Bonding and Antibonding Orbitals

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Can someone explain what an antibonding orbital is? Also, how do you fill the electrons? How are you supposed to figure out the # of antibonding and bonding electrons? How do you know if an atom will fill the antibonding or bonding orbital? Or does it fill both? If so why? I have read the book several times so please don't just refer me there. I find the book VERY confusing.

-- Anonymous, May 02, 2000

hey liz, wuz up baby? you want to know about bonding? well i know all about it. bonding is a simple process were things bind, therefore anitbonding is like when it unbinds. i learned this technique back in '52 during the cold war. it was a cold, cold, winter. me and my best friend sergi were out on the war front. the only thing we could do was play with the nuclear weapons and drink vodka and eat sausages. one time at war camp, my other friend olga ivankimoniwannalaya, she got a little freaky with her rifle and sausages. to cut this story short, she ended up dead, the moral of the story...who cares about this orbital rubbish.

-- Anonymous, May 02, 2000

Bonding orbitals are lower in energy than antibonding orbitals, therefor the bonding orbitals will fill up with electrons first. As to how they fill, refer to the Pauli exclusion principle which states that only two electrons can occupy a molecular orbital, and then only if they have opposite spins. Two molecular orbitals can be formed from two atomic orbitals. The molecular orbitals are obtained from linear combinations of atomic orbitals (either addition of the atomic orbitals or subtraction of the atomic orbitals--either adding or subtracting the wave functions of the atomic orbitals.) When you add the overlap between the two atomic orbitals, you build up electron density between the nuclei--this is a stable condition with an energy lower than that of the seperate atomic nuclei. This is the bonding MO. The antibonding MO is the result of the subtraction of the two atomic orbitals. The electron density is decreased, and the resulting orbital is higher in energy than the atomic orbitals. Now to understand how to fill the orbitals, we have to know the order of increasing energies of the orbitals--because electrons fill the orbitals according to the increasing energy just as in atoms. Let's take H2 for example: the 1s orbitals on 2 hydrogen atoms should give a sigma bonding molecular orbital and a sigma antibonding molecular orbital. the average energy of the two new orbitals must equal the average energy of the atomic s orbitals from which they were formed. (remember that the antibonding orbital is higher in energy and the bonding orbital is lower in energy so when we say the two energies here are equal we do mean the average!) Now just as in the atom, we fill the lower energy orbitals first...so the two electrons (one from each H) must go into the lower energy BONDING orbital. When the number of electrons in bonding orbitals exceeds the number of electrons in the antibonding orbitals, the molecule is lower in energy than the separate atoms. It is therefor easy to explain why when two atoms are left alone they spontaneously combine--lower energy is more stable. If the number of antibonding e-'s is greater this says that the species is unstable and should not exist.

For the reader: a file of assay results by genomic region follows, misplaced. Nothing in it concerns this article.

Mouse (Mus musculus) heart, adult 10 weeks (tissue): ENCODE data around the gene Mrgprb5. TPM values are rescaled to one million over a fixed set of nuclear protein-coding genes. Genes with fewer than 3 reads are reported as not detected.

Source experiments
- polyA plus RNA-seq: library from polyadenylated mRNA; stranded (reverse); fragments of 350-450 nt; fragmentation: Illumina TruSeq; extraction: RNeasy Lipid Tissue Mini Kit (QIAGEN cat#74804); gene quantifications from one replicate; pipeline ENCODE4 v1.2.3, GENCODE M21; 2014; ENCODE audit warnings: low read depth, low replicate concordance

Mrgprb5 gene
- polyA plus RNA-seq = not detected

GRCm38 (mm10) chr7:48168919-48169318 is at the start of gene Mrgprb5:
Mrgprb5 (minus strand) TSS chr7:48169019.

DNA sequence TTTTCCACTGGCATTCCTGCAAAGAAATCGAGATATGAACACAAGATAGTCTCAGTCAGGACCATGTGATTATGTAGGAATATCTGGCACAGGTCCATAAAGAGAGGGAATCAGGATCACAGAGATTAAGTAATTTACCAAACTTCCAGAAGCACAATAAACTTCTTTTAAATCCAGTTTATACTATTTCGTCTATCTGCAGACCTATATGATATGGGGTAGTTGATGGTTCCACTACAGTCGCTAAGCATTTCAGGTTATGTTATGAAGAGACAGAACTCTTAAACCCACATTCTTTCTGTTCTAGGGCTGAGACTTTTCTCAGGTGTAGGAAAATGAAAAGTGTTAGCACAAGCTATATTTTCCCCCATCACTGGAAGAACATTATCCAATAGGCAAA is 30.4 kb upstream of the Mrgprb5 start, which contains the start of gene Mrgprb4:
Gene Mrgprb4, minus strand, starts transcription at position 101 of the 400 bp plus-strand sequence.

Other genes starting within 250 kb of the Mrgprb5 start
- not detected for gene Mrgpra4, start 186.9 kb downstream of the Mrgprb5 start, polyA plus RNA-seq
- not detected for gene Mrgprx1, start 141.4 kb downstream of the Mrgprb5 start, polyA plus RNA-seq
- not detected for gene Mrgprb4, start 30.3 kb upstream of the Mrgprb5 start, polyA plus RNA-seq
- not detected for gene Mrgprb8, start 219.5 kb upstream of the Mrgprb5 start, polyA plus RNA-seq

As for the book, if one book doesn't explain to your satisfaction the concept you are trying to learn--try looking in another book. I am not trying to dissuade you from asking help here, far from it, just offering advice that will see you through some rough times in your college career and really life in general. :o)

I hope this helps, if not PLEASE email me!! t

-- Anonymous, May 02, 2000

I think vladimir hubichurcokoff could do a much better job of teaching this course. That says a lot.

-- Anonymous, May 03, 2000